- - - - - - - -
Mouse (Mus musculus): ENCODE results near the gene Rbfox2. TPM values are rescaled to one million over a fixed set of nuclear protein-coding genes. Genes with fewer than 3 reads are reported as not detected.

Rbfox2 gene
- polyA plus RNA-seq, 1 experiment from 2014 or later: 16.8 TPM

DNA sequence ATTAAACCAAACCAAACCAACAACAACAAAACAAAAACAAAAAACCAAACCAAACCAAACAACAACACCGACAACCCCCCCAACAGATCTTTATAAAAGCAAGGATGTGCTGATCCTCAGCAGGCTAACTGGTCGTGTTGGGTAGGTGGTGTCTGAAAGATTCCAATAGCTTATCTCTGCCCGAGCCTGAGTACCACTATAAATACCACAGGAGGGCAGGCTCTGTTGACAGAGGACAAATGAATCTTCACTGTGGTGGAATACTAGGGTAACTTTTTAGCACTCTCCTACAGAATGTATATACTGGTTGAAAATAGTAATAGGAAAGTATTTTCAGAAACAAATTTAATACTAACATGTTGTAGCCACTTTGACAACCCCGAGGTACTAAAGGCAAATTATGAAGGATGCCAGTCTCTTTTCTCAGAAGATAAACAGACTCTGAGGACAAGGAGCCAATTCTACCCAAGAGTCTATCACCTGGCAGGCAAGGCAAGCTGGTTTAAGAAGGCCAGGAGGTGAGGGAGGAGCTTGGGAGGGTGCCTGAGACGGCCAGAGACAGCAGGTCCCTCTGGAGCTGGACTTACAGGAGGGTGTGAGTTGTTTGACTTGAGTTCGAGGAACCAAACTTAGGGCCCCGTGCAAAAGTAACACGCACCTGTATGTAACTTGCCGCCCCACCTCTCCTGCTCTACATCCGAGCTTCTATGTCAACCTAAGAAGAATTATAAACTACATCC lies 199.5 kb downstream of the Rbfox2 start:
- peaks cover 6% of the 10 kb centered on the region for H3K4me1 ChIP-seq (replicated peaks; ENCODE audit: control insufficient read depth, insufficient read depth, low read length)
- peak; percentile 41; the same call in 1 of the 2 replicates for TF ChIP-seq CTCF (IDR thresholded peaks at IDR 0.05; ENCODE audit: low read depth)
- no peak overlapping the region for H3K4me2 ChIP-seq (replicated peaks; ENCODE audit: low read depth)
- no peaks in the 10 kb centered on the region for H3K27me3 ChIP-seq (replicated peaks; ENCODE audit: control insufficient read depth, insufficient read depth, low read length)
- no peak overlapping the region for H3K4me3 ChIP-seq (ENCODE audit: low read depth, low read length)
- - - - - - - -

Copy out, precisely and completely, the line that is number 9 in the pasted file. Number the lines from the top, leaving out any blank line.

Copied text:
- no peak overlapping the region for H3K4me3 ChIP-seq (ENCODE audit: low read depth, low read length)